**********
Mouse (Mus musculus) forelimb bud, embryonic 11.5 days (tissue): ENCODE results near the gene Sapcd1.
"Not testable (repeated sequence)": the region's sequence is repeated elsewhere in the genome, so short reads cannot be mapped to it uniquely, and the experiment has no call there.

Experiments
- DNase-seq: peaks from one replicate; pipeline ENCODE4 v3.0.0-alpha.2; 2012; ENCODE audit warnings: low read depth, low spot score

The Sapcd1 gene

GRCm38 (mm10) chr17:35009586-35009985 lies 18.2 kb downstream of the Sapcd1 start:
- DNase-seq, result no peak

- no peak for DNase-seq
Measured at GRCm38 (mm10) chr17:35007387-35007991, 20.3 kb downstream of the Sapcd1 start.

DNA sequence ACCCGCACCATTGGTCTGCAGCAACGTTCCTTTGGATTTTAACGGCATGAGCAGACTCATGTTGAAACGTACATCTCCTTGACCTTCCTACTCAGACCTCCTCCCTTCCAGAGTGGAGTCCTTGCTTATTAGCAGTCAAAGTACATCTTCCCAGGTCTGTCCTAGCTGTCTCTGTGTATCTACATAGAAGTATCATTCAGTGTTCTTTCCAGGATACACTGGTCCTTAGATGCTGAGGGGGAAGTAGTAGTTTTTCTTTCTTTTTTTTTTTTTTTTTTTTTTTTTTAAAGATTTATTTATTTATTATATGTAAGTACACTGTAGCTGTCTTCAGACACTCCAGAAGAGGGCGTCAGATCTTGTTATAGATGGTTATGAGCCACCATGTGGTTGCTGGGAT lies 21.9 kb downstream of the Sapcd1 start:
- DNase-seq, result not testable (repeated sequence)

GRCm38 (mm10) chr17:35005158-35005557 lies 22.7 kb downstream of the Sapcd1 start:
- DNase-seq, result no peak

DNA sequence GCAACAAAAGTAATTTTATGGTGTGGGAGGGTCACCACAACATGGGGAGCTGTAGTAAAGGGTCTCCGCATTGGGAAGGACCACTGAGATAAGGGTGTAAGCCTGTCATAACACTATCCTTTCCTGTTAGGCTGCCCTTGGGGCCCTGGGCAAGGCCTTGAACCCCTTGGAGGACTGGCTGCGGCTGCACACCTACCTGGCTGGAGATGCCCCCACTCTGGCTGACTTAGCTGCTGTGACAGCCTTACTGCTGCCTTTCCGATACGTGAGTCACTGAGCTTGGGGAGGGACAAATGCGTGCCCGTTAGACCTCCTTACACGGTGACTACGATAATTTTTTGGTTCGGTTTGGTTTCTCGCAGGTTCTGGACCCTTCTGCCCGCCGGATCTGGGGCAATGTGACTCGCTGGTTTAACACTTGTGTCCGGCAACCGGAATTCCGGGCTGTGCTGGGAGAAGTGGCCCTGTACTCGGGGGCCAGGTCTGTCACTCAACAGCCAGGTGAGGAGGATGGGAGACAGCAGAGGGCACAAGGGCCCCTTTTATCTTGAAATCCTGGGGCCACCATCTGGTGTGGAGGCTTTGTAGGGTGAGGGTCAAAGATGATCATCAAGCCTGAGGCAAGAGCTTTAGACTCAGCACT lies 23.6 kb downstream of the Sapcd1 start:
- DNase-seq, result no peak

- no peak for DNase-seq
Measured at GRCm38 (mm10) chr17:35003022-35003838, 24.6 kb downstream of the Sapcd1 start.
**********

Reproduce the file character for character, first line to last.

Mouse (Mus musculus) forelimb bud, embryonic 11.5 days (tissue): ENCODE results near the gene Sapcd1.
"Not testable (repeated sequence)": the region's sequence is repeated elsewhere in the genome, so short reads cannot be mapped to it uniquely, and the experiment has no call there.

Experiments
- DNase-seq: peaks from one replicate; pipeline ENCODE4 v3.0.0-alpha.2; 2012; ENCODE audit warnings: low read depth, low spot score

The Sapcd1 gene

GRCm38 (mm10) chr17:35009586-35009985 lies 18.2 kb downstream of the Sapcd1 start:
- DNase-seq, result no peak

- no peak for DNase-seq
Measured at GRCm38 (mm10) chr17:35007387-35007991, 20.3 kb downstream of the Sapcd1 start.

DNA sequence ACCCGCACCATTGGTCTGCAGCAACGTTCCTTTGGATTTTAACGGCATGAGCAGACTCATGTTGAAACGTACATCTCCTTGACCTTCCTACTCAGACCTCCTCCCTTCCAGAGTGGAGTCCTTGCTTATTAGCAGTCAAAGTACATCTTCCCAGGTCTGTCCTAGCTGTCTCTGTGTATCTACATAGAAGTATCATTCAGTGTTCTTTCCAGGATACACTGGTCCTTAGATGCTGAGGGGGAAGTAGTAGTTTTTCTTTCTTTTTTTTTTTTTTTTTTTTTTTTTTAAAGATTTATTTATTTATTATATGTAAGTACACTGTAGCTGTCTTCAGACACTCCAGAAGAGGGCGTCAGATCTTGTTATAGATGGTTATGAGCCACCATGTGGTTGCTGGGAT lies 21.9 kb downstream of the Sapcd1 start:
- DNase-seq, result not testable (repeated sequence)

GRCm38 (mm10) chr17:35005158-35005557 lies 22.7 kb downstream of the Sapcd1 start:
- DNase-seq, result no peak

DNA sequence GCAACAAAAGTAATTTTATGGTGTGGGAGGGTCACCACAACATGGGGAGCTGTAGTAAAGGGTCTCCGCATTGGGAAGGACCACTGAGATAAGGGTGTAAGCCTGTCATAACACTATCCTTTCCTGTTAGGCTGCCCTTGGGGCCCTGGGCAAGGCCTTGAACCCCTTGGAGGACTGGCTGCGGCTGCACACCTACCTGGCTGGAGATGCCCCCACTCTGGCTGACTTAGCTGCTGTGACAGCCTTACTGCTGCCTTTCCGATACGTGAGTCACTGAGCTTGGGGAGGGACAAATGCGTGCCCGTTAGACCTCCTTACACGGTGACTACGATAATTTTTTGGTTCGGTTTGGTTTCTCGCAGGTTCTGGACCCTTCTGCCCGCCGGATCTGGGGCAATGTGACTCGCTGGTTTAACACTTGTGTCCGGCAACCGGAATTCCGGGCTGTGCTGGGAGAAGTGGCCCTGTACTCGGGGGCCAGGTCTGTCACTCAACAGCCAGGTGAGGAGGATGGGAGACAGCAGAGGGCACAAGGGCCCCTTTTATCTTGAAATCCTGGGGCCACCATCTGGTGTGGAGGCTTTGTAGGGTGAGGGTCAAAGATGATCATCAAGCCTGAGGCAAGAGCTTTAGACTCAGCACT lies 23.6 kb downstream of the Sapcd1 start:
- DNase-seq, result no peak

- no peak for DNase-seq
Measured at GRCm38 (mm10) chr17:35003022-35003838, 24.6 kb downstream of the Sapcd1 start.